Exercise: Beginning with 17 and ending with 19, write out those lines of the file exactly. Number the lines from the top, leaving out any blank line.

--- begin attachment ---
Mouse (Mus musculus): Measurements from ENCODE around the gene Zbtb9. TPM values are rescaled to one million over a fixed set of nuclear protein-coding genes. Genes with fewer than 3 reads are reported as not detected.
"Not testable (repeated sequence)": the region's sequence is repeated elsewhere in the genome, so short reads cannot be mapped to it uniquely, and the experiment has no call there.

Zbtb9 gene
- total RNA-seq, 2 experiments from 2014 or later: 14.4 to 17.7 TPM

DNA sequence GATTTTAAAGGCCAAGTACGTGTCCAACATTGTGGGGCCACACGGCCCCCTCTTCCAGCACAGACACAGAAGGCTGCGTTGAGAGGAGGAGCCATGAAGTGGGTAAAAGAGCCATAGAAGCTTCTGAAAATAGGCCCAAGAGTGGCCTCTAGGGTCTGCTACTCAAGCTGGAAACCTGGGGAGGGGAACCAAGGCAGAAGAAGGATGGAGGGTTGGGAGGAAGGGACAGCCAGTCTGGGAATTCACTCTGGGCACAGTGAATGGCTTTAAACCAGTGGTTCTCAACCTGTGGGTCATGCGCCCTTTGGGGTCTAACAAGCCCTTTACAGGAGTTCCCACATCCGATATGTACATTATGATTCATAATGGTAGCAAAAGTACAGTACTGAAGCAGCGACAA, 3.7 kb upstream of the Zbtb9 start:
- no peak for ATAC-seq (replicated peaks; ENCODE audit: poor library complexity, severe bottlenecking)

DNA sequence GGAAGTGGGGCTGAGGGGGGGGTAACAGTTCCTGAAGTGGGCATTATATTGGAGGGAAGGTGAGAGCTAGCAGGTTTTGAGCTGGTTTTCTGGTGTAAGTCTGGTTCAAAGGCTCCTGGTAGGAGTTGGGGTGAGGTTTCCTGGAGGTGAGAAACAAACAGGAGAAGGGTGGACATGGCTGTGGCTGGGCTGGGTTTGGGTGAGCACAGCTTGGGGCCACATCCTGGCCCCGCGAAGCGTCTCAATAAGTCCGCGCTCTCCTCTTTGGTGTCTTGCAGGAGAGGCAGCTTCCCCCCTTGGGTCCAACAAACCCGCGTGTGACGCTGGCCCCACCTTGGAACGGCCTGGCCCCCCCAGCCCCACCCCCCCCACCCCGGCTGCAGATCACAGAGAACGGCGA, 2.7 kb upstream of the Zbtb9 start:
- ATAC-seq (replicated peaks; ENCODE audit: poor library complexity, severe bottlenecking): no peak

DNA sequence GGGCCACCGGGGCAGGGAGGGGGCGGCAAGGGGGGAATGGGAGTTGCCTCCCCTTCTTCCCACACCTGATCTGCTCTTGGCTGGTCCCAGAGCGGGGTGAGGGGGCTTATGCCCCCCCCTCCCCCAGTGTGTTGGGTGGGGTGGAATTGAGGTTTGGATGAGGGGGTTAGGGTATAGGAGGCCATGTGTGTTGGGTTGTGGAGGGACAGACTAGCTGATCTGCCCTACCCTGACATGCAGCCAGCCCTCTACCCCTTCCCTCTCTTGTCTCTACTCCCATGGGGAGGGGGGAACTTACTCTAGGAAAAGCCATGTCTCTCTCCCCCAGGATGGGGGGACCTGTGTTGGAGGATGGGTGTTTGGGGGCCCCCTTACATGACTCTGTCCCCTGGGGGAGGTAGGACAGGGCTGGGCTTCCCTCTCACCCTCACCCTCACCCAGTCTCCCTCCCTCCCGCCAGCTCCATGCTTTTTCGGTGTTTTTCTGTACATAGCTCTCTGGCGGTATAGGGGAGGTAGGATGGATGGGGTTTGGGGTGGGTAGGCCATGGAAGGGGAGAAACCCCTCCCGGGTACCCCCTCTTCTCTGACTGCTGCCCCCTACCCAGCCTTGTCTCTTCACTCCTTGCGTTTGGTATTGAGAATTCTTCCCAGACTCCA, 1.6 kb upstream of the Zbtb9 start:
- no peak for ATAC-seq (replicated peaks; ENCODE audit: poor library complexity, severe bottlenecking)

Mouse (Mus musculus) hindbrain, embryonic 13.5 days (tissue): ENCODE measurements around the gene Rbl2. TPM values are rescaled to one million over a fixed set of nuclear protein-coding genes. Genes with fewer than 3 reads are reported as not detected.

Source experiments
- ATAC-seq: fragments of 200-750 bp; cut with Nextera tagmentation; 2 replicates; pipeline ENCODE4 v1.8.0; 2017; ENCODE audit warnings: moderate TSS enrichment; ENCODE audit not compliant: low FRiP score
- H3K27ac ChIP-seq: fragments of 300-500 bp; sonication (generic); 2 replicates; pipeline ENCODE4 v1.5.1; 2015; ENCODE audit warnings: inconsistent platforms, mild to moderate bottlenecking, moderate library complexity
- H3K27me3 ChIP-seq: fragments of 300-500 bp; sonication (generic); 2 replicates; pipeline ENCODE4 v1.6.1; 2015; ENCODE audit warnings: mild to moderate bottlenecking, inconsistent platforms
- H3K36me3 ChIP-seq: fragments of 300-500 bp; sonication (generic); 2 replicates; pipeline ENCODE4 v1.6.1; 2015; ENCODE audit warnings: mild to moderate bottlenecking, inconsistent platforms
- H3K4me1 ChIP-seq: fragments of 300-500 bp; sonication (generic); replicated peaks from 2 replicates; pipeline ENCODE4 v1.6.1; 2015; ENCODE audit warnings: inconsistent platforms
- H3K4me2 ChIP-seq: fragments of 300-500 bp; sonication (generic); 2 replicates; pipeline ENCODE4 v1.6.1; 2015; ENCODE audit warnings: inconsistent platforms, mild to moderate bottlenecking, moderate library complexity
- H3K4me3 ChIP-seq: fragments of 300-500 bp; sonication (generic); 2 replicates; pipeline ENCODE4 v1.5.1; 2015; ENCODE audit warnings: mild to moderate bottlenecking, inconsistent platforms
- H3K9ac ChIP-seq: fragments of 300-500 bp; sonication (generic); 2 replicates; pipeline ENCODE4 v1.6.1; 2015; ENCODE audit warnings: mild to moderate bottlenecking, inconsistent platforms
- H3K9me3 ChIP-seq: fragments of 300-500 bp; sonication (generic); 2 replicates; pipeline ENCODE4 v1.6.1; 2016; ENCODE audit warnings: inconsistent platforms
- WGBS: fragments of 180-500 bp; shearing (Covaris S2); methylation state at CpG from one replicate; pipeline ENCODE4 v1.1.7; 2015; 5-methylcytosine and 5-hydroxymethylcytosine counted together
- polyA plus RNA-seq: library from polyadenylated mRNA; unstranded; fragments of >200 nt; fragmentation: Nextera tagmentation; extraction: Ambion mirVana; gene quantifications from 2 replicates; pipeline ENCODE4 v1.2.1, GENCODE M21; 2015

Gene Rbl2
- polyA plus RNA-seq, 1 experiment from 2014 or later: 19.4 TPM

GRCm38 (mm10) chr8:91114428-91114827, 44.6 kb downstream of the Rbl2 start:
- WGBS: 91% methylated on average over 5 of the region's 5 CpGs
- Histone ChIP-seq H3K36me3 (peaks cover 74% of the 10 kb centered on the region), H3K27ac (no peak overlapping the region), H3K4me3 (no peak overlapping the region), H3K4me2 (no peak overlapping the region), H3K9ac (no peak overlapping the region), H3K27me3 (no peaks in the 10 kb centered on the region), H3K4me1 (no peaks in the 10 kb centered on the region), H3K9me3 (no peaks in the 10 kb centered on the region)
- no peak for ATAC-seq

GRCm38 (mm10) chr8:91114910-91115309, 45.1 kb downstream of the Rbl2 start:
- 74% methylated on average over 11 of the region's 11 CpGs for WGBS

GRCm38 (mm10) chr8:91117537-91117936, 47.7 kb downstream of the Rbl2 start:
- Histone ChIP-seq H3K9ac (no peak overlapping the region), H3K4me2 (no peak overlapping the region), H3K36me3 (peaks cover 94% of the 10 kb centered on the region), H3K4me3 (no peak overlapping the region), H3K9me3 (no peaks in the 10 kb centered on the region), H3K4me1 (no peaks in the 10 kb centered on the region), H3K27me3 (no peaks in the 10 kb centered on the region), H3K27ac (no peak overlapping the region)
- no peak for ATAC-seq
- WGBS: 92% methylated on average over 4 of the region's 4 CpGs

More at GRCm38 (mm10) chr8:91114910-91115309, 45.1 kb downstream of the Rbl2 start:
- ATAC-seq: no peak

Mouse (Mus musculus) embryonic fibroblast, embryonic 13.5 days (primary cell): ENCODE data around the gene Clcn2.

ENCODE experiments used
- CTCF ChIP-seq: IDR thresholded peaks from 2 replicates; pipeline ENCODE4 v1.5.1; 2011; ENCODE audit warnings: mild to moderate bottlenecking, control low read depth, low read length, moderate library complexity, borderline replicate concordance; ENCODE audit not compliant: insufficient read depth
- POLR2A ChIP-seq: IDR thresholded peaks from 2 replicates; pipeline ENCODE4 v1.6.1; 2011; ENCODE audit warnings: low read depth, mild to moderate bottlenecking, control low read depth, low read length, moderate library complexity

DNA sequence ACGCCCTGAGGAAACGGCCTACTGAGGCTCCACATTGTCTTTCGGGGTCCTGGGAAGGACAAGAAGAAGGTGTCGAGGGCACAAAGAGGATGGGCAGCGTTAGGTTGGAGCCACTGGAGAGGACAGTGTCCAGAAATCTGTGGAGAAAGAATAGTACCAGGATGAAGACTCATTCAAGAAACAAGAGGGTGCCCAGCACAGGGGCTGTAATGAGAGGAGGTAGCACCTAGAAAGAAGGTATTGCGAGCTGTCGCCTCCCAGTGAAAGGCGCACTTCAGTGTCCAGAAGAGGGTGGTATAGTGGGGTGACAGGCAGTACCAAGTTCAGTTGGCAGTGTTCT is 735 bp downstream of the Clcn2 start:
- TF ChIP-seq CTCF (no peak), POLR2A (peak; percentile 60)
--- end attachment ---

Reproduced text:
- H3K4me1 ChIP-seq: fragments of 300-500 bp; sonication (generic); replicated peaks from 2 replicates; pipeline ENCODE4 v1.6.1; 2015; ENCODE audit warnings: inconsistent platforms
- H3K4me2 ChIP-seq: fragments of 300-500 bp; sonication (generic); 2 replicates; pipeline ENCODE4 v1.6.1; 2015; ENCODE audit warnings: inconsistent platforms, mild to moderate bottlenecking, moderate library complexity
- H3K4me3 ChIP-seq: fragments of 300-500 bp; sonication (generic); 2 replicates; pipeline ENCODE4 v1.5.1; 2015; ENCODE audit warnings: mild to moderate bottlenecking, inconsistent platforms